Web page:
For as long as I can remember, I’ve been a soap opera buff. I’ve joined soap fan clubs (and even started one) and attended the Daytime Emmy Awards many times.
Wednesday night, I had the pleasure of attending “Good-bye to Guiding Light, 72 Years Young” at the Paley Center for Media.
The longest-running program in broadcast history, “Guiding Light” takes its final bow on September 18th. Several GL cast members and 100+ fans were on hand for an engaging panel discussion about the show and its lasting contribution to television.
Participating in the conversation were four-time Emmy winner Kim Zimmer (Reva), Grant Aleksander (Phillip), Bradley Cole (Jeffrey), Elizabeth Keifer (Blake), Michael O’Leary (Rick), head writer Jill Lorie Hurst and executive producer Ellen Wheeler.
After a retrospective video montage, moderator and Paley Center curator Ron Simon asked the panelists about their experiences on GL. Everyone spoke with great candor and heartfelt feeling, expressing what it’s meant to be part of such a beloved show.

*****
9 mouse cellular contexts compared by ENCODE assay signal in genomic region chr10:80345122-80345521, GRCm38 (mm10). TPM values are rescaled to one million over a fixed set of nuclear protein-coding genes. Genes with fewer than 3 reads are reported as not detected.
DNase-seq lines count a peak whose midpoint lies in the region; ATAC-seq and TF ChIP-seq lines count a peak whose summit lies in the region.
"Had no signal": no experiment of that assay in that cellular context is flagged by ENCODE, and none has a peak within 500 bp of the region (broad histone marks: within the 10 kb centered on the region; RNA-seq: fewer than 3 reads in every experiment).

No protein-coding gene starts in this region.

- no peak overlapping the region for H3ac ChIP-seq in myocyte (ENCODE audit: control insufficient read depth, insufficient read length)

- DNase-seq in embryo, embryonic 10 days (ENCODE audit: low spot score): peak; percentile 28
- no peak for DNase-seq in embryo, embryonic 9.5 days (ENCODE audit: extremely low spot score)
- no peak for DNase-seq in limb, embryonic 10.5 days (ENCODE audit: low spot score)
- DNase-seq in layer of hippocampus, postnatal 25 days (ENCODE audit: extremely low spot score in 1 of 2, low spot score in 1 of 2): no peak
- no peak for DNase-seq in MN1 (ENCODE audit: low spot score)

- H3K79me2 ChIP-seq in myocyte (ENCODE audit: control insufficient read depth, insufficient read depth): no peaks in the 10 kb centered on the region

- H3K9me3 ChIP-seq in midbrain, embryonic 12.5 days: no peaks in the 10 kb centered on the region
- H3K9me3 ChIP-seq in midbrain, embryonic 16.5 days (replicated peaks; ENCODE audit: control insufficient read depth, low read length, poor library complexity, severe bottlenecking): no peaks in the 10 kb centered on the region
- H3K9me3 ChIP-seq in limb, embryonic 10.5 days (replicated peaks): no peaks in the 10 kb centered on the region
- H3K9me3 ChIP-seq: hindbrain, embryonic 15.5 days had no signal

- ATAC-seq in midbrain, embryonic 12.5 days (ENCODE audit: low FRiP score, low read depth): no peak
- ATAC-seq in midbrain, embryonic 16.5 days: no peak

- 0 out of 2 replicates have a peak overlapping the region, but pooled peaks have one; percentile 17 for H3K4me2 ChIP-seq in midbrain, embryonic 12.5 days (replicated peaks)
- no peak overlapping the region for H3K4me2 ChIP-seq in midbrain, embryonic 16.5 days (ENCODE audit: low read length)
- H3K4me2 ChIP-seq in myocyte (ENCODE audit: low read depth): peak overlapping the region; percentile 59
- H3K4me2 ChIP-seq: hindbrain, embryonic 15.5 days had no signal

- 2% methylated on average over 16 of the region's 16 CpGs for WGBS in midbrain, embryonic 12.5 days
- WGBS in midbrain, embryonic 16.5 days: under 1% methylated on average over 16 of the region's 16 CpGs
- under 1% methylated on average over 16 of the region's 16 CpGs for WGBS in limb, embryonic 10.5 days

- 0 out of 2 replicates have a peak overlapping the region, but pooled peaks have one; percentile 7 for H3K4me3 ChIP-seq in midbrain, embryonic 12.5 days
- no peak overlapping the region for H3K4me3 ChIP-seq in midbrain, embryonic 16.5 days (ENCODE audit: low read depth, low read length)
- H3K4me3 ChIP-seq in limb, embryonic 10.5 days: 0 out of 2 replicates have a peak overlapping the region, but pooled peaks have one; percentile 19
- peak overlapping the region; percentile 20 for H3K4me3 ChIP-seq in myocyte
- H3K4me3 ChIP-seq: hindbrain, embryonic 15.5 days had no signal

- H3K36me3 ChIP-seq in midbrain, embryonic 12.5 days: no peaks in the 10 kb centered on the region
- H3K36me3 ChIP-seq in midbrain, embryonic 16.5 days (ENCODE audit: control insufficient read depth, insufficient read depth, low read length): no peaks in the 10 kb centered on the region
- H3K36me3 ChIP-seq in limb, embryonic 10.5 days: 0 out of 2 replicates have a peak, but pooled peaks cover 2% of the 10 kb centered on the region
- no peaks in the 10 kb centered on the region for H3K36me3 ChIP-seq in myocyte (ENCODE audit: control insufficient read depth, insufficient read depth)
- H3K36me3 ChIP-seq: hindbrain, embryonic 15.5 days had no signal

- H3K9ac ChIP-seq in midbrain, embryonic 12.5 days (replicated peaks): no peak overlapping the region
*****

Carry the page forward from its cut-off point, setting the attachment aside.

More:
“I’ve always bragged that I’ve met five generations of Guiding Light viewers. This is our little heirloom that gets passed down from generation to generation,” said Zimmer, who’s played Reva on and off for 26 years.
GL’s multi-generational appeal and unparalleled knack for integrating cast members of all ages was one of the main topics of the night.
Head writer Hurst shared that she came to “Guiding Light” as someone who’d watched the show from the age of 3 with her mother and grandmothers.
When asked about the 80’s — widely considered to be the heyday of soaps — everyone agreed it was a magical time.
“It was great–big hair, big earrings, big shoulder pads,” Zimmer quipped. “There was nothing they wouldn’t spend money on,” she added, speaking fondly of lavish location shoots that were a lot less common during the 90’s.
“We didn’t know we were arriving for the pinnacle,” said Aleksander, who joined GL in the 80’s. “It was the Great Gatsby of our medium.”
Up next…mingling with the GL cast and a look at the role of fate in romance.